A. Yes. The ADA permits employers to establish qualification standards that will exclude individuals who pose a direct threat — i.e., a significant risk of substantial harm — to the health or safety of the individual or of others, if that risk cannot be eliminated or reduced below the level of a oedirect threatî by reasonable accommodation. However, an employer may not simply assume that a threat exists; the employer must establish through objective, medically supportable methods that there is significant risk that substantial harm could occur in the workplace. By requiring employers to make individualized judgments based on reliable medical or other objective evidence rather than on generalizations, ignorance, fear, patronizing attitudes, or stereotypes, the ADA recognizes the need to balance the interests of people with disabilities against the legitimate interests of employers in maintaining a safe workplace.

Q. Are applicants or employees who are currently illegally using drugs covered by the ADA?

A. No. Individuals who currently engage in the illegal use of drugs are specifically excluded from the definition of a “qualified individual with a disability” protected by the ADA when the employer takes action on the basis of their drug use.

Q. Is testing for the illegal use of drugs permissible under the ADA?

A. Yes. A test for the illegal use of drugs is not considered a medical examination under the ADA; therefore, employers may conduct such testing of applicants or employees and make employment decisions based on the results. The ADA does not encourage, prohibit, or authorize drug tests.

If the results of a drug test reveal the presence of a lawfully prescribed drug or other medical information, such information must be treated as a confidential medical record.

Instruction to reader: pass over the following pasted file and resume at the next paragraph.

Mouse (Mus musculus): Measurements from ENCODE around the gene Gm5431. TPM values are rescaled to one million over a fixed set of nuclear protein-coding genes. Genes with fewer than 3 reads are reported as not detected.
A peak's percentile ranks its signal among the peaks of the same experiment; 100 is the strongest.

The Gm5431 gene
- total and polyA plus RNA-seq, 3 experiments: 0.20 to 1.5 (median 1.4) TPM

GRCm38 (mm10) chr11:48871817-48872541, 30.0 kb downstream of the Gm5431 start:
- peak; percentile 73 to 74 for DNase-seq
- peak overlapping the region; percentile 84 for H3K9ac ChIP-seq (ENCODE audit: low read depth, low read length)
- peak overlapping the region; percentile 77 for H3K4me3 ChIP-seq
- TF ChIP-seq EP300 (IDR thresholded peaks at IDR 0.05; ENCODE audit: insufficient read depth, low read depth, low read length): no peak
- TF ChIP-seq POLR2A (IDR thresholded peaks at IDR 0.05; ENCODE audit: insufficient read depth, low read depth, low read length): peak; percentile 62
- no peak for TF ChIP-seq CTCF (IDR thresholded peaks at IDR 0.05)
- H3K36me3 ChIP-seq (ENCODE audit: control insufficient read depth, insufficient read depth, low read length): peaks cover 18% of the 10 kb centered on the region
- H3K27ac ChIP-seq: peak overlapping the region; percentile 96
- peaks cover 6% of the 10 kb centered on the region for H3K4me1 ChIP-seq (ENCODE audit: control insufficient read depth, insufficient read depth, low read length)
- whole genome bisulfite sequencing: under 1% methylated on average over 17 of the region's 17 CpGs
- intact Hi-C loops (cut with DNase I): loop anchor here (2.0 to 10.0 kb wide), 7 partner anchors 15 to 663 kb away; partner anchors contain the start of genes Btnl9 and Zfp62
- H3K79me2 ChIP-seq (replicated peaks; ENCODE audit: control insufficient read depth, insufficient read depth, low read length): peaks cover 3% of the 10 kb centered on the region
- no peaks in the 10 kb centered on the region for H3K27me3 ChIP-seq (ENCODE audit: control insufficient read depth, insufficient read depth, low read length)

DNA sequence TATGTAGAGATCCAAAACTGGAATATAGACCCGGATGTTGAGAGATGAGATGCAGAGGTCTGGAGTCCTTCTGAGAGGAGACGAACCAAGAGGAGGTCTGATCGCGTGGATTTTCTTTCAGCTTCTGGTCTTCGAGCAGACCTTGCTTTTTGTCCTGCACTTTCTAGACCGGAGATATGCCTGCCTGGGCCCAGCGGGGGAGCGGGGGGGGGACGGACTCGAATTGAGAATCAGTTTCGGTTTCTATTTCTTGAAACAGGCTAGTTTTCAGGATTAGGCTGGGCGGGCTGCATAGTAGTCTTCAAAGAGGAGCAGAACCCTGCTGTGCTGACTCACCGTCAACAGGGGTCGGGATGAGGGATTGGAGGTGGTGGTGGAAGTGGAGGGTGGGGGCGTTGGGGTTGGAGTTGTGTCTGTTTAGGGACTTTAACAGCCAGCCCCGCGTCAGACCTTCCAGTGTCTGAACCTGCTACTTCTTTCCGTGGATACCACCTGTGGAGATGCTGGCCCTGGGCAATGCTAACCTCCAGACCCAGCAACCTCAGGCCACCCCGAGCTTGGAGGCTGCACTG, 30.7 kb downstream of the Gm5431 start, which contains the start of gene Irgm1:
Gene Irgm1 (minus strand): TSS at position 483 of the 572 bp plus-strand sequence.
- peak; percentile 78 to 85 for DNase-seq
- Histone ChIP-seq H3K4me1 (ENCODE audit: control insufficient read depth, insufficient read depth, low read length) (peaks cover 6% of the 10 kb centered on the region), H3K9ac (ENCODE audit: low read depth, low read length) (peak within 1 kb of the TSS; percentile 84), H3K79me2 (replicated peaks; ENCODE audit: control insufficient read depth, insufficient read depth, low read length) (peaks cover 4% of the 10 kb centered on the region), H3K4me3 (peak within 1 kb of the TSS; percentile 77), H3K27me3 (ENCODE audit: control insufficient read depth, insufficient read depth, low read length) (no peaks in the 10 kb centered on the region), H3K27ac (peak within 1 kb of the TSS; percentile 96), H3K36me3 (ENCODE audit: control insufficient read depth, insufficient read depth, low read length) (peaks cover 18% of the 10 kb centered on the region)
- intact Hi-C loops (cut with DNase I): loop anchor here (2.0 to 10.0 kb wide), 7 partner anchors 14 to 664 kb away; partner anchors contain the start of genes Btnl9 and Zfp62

Q. Are alcoholics covered by the ADA?

A. Yes. While a current illegal user of drugs is not protected by the ADA if an employer acts on the basis of such use, a person who currently uses alcohol is not automatically denied protection. An alcoholic is a person with a disability and is protected by the ADA if s/he is qualified to perform the essential functions of the job. An employer may be required to provide an accommodation to an alcoholic. However, an employer can discipline, discharge or deny employment to an alcoholic whose use of alcohol adversely affects job performance or conduct. An employer also may prohibit the use of alcohol in the workplace and can require that employees not be under the influence of alcohol.

Q. Does the ADA override Federal and State health and safety laws?

A. The ADA does not override health and safety requirements established under other Federal laws even if a standard adversely affects the employment of an individual with a disability. If a standard is required by another Federal law, an employer must comply with it and does not have to show that the standard is job related and consistent with business necessity. For example, employers must conform to health and safety requirements of the U.S. Occupational Safety and Health Administration. However, an employer still has the obligation under the ADA to consider whether there is a reasonable accommodation, consistent with the standards of other Federal laws, that will prevent exclusion of qualified individuals with disabilities who can perform jobs without violating the standards of those laws. If an employer can comply with both the ADA and another Federal law, then the employer must do so.